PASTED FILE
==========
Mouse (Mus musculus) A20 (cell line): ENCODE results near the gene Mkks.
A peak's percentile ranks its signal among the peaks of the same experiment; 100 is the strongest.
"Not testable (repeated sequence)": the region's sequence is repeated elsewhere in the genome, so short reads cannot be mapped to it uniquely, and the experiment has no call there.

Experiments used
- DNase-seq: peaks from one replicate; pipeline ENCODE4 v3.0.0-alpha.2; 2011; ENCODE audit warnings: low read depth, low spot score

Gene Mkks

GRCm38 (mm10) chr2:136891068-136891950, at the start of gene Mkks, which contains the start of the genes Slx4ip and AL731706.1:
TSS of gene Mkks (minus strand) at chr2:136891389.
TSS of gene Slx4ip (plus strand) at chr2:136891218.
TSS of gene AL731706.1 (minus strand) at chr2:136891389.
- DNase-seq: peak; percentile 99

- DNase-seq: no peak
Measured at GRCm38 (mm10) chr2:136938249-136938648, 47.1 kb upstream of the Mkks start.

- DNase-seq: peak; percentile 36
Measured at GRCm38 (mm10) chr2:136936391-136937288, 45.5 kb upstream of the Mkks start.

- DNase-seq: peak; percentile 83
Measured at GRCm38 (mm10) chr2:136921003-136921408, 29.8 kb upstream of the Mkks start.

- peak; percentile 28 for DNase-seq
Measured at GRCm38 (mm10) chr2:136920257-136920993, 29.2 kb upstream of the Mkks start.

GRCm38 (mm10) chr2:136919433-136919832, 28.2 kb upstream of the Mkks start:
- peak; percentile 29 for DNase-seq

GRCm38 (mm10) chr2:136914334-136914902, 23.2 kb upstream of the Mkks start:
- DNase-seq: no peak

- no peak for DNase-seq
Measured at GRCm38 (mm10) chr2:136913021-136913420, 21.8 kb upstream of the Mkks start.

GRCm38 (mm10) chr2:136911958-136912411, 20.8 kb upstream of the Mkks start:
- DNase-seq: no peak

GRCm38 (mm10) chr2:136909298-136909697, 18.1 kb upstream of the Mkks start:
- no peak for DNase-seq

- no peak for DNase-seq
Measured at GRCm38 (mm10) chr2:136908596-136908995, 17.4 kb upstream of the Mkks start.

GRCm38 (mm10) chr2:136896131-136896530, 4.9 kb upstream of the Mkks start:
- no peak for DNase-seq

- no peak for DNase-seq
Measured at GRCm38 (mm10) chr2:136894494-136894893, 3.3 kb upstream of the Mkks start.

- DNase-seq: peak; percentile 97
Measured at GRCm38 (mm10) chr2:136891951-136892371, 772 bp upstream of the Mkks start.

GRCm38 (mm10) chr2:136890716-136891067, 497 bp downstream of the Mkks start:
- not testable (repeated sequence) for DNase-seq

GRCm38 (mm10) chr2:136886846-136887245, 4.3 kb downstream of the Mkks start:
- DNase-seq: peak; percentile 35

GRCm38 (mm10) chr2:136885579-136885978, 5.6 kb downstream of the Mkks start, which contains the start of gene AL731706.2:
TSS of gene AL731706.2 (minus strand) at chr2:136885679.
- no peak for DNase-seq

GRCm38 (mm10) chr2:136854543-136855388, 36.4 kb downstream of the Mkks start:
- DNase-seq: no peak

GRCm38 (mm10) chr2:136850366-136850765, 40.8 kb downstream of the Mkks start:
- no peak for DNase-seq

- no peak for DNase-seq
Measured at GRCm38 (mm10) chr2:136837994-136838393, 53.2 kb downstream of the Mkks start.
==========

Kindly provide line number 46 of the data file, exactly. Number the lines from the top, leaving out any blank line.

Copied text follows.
- DNase-seq: no peak